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You’re not a bad person trying to get good, you’re a sick person trying to get well


A fundamental piece in the recovery jigsaw is coming to terms with the fact that addiction is an illness and for an addict to reach salvation they need help, as opposed to moral judgement. In this blog, Port of Call explores how the destructive cycle of shame can fuel an addict’s habits and how to beat these feelings once and for all to achieve self-acceptance.

Shame is an all-too-familiar bedfellow for anyone battling addiction. The inevitable response to quell such feelings, more often than not, is to silence them with drugs or alcohol and stoke the coals of addiction’s cycle.

Shame can often continue into sobriety and nullify the satisfaction that should come with recovery. In fact, it can be a destructive force in an addict’s recovery process full stop. So much so, it can push someone to the limits of their resolve and make a relapse likely.

So why do we experience this counter-productive emotion and how can we overcome it? To answer that, we need to understand exactly what we’re dealing with.

Addiction is an illness

How is shame different to guilt?

Guilt and shame are often mistaken as the same thing but there is a subtle difference. Put simply, guilt can be a force for good, whereas shame is the bigger offender and is rarely a healthy emotion. Guilt makes you say “I did something wrong” but shame leads to the more damning notion that “I am wrong.”

Similarly, guilt can lead to healing, in sharp contrast to shame, which invariably leads to disconnection from those around you. It is internalised and deeply connected to our sense of self but guilt, on the other hand, is often fleeting.

Whereas guilt is often associated with accountability, shame is more likely to be linked to causing pain for an individual and can belie a host of underlying psycho-social issues, like substance abuse, depression and infidelity. Guilt simply doesn’t.

The danger of shame for recovering addicts

For an addict on their way to recovery shame is rarely a helpful influence. In fact, it is a common relapse trigger that can drive an addict back to drinking and using again. If these underlying emotions have always presented a challenge, then these trusted coping mechanisms – that once numbed the pain – are surefire temptations to escape the so-called ‘demons’.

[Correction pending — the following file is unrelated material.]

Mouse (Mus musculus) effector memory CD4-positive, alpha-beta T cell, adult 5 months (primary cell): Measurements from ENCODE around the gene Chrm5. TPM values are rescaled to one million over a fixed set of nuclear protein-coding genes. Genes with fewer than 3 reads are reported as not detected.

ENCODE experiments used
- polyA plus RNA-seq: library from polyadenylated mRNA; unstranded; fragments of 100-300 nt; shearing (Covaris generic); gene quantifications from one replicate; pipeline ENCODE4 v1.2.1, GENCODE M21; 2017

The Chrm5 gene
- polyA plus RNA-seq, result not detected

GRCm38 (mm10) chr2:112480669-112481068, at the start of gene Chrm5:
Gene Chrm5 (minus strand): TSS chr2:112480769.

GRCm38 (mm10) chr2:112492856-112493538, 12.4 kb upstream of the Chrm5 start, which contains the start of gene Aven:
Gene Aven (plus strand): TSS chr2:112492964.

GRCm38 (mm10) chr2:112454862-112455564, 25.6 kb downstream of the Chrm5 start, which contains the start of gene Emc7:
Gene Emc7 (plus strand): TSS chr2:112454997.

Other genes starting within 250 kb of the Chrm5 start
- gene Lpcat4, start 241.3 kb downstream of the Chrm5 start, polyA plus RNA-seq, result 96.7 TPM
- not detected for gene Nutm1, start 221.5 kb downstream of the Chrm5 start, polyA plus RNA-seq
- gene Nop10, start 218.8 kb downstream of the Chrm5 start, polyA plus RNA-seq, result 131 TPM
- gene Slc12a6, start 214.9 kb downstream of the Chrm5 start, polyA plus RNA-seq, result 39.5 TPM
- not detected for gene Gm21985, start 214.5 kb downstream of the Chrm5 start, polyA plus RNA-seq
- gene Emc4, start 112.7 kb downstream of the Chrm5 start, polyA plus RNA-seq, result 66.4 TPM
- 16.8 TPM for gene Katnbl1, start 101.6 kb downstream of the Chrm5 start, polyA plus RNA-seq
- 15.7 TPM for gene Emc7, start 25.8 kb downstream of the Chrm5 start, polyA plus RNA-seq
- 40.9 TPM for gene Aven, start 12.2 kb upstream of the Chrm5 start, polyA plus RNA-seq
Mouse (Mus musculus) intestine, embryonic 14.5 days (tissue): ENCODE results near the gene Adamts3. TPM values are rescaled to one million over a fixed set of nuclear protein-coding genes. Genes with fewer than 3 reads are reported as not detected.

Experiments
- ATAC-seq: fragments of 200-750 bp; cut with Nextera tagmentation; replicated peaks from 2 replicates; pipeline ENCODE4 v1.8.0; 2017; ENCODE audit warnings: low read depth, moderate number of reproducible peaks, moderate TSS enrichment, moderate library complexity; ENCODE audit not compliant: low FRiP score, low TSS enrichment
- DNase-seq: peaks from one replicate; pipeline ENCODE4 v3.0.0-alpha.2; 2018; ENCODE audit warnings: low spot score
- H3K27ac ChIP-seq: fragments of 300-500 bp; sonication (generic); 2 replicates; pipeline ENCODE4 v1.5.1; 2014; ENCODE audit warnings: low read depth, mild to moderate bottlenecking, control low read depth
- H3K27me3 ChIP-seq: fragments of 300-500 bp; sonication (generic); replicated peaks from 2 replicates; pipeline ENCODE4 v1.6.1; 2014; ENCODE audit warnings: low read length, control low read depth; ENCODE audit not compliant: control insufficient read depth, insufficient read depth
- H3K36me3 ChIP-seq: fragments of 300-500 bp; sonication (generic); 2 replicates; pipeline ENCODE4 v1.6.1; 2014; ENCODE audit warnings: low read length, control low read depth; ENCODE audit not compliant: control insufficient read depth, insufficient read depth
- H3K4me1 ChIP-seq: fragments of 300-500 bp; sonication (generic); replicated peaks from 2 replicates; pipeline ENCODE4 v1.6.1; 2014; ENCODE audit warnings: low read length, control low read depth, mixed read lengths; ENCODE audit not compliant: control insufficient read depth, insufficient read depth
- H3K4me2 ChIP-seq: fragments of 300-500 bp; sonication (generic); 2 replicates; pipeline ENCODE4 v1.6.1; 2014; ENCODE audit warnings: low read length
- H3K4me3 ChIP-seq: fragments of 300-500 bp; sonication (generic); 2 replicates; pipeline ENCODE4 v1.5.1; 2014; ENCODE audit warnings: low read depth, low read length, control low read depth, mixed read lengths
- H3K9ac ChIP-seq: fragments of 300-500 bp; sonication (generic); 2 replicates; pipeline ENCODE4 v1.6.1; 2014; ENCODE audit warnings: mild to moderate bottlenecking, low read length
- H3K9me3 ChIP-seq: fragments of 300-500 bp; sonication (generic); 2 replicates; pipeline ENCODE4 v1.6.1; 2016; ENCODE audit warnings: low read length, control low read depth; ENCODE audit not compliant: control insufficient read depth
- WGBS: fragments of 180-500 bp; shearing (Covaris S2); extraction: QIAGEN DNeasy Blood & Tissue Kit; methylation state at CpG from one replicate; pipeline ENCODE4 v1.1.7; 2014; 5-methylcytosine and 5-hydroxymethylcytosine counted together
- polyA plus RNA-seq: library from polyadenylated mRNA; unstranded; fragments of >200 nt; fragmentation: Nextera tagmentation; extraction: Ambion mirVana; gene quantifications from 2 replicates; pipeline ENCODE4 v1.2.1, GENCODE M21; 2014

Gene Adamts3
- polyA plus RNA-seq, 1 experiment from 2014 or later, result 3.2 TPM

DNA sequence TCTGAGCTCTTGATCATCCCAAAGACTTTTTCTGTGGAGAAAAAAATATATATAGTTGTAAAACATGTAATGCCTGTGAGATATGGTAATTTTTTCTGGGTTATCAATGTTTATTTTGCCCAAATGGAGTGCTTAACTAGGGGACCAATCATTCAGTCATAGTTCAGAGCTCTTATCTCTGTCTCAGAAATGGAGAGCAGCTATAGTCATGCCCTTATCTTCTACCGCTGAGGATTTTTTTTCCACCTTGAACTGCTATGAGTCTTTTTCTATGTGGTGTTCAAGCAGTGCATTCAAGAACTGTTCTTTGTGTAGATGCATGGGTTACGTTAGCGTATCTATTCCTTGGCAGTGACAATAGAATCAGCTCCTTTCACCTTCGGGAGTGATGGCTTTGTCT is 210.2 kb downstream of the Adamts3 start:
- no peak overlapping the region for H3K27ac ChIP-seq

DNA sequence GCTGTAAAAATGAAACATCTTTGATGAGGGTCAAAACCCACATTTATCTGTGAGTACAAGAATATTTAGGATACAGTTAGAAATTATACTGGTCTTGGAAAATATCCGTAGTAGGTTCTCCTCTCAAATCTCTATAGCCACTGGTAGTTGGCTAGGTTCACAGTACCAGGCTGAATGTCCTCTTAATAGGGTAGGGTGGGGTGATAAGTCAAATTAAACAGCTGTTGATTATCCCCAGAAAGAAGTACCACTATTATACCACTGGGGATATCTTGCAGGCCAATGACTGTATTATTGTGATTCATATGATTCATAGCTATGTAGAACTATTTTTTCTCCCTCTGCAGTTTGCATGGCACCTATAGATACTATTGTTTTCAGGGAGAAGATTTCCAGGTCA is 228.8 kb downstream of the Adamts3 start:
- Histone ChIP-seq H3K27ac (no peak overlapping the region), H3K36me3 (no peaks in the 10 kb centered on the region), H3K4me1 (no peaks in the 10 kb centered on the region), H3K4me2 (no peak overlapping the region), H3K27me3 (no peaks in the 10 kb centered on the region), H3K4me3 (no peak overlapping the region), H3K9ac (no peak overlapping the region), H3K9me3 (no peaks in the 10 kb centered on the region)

On a deeper level still, some people might sabotage their own enjoyment of recovery through the belief that they simply do not ‘deserve’ to find happiness. That ever-present sinking feeling can be a debilitating force that paralyses mental and physical energy and can ultimately derail the recovery process. Worse still, if that feeling of shame exists in relation to the ‘bad’ things that they’ve done in the past, in pursuit of their addiction or as a direct result of their substance abuse, then the spectre of relapse can threaten once more.

Dealing with shame in recovery

One thing that must be said is that feelings of guilt and shame in recovery are normal. It can be useful to channel guilt towards leading a better life but to remember that shame serves no good purpose for anyone – neither the addict, nor the people around them – especially if it centres around things that cannot be solved.

Alcoholics Anonymous’ 12-Step programme may help to deal with feelings of shame because members are encouraged to keep a personal inventory and make amends if appropriate. Many who complete these steps report a sense of ‘wiping the slate’ and moving on. Another useful facet of the AA programme is the idea that helping others, perhaps through voluntary work or as a sponsor, can also help to combat shame and build up self-esteem.

Part of recovery is about making peace with the past, which removes shame about our previous behaviour. Living in the here and now, once we have repaired the wreckage of the past, there is nothing to be ashamed of any longer. Contributing to life, making and keeping promises to ourselves and others, staying clean and sober – these are all things that build self-esteem.

The main point to remember in all of this is that nobody is perfect. You’re not a bad person trying to get good, you’re a sick person trying to get well. There is no shame in admitting that addiction is an illness. It is not something that you have ’caused’ or ‘deserve.’ Once you can let go of that baggage – and focus on becoming a better person, not a perfect person – recovery can be a whole lot more enjoyable.

Make us your first Port of Call. We can help you, or a colleague, to access the right alcohol rehab to suit your circumstances. Take the first step towards recovery by speaking to one of our advisers today. Please call our free phone line on 08000029010.

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